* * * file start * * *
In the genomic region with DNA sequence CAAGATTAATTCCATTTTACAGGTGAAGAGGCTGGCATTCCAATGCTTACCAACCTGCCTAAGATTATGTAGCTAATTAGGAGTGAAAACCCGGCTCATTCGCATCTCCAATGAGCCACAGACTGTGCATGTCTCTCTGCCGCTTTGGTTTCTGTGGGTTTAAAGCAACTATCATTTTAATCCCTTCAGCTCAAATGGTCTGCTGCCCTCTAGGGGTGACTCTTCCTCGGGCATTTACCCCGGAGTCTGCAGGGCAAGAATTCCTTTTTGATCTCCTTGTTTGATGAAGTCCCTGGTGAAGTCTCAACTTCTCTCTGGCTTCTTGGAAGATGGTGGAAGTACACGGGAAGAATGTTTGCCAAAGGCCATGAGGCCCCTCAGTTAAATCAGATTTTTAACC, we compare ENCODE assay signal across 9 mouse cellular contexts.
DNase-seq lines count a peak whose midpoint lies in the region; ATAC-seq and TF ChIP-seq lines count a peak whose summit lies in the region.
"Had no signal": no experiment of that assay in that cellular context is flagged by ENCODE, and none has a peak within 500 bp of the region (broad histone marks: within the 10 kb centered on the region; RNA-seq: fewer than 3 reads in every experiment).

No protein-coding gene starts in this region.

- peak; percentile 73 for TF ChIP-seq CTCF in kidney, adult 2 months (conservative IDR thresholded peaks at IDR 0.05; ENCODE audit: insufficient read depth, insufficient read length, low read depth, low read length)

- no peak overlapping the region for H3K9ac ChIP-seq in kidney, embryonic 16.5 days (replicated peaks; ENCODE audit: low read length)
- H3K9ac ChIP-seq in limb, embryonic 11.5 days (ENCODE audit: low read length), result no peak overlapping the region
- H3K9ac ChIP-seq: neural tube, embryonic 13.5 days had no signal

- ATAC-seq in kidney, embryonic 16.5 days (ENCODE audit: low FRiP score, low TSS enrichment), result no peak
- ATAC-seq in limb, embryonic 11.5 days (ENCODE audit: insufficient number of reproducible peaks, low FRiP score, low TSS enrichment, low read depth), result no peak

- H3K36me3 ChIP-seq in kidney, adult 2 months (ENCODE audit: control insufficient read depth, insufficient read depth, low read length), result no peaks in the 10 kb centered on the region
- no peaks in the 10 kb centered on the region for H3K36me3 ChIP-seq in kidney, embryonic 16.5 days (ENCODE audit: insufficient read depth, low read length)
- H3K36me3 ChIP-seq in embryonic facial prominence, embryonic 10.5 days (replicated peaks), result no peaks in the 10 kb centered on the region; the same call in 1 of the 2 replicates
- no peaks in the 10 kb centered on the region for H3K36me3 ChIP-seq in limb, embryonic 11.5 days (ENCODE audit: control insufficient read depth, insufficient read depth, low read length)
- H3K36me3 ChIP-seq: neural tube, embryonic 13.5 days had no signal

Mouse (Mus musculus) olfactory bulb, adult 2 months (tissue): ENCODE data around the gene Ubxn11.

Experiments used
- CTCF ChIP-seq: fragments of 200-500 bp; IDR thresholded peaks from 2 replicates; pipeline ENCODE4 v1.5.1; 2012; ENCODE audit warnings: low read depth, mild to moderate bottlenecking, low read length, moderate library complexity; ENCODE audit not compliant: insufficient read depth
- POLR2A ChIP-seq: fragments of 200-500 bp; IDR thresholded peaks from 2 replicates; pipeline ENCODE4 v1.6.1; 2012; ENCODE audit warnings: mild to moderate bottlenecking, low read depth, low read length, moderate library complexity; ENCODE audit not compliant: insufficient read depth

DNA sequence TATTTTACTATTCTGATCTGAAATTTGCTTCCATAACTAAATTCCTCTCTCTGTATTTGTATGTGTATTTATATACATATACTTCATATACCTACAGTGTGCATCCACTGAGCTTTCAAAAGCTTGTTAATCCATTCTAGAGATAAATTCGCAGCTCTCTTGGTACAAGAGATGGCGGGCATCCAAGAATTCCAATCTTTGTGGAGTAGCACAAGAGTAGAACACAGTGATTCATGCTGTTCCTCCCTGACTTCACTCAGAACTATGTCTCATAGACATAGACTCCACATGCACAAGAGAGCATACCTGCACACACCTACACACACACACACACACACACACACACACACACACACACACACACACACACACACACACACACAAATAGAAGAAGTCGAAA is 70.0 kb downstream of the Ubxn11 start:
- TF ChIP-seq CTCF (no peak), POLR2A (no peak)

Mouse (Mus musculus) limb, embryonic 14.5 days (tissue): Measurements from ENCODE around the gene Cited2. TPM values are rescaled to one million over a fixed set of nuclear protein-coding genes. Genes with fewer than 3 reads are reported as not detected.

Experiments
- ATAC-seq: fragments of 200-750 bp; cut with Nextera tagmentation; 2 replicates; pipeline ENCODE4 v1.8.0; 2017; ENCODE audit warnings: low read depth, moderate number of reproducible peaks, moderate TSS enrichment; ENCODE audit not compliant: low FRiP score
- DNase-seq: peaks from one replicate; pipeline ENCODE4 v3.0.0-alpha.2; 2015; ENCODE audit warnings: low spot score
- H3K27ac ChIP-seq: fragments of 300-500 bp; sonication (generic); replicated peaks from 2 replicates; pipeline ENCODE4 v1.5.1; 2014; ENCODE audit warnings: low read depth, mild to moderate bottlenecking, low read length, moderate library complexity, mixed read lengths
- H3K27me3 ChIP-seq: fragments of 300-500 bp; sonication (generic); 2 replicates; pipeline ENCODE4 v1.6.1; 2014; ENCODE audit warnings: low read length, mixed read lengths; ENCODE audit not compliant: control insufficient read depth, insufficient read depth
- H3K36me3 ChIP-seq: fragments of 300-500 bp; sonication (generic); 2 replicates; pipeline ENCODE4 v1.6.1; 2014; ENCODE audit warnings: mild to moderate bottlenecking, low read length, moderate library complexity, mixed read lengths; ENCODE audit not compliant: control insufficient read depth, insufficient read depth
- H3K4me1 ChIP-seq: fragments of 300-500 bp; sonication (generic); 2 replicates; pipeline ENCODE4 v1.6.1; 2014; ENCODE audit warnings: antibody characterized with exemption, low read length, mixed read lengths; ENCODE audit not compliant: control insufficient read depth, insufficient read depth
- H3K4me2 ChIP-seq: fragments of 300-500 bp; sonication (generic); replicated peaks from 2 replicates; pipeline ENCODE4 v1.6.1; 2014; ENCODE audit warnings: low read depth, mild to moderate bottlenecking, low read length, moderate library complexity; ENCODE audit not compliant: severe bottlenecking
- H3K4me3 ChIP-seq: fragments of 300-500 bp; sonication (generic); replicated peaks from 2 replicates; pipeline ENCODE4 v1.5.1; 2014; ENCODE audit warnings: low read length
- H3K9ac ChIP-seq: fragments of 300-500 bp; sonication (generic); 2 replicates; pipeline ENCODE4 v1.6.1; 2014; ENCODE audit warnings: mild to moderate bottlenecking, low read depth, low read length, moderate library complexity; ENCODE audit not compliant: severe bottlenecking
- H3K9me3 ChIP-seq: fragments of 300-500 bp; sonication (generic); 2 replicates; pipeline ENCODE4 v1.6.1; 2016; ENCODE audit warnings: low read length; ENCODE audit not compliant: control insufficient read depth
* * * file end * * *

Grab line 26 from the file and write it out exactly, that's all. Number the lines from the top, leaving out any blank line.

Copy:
- H3K27ac ChIP-seq: fragments of 300-500 bp; sonication (generic); replicated peaks from 2 replicates; pipeline ENCODE4 v1.5.1; 2014; ENCODE audit warnings: low read depth, mild to moderate bottlenecking, low read length, moderate library complexity, mixed read lengths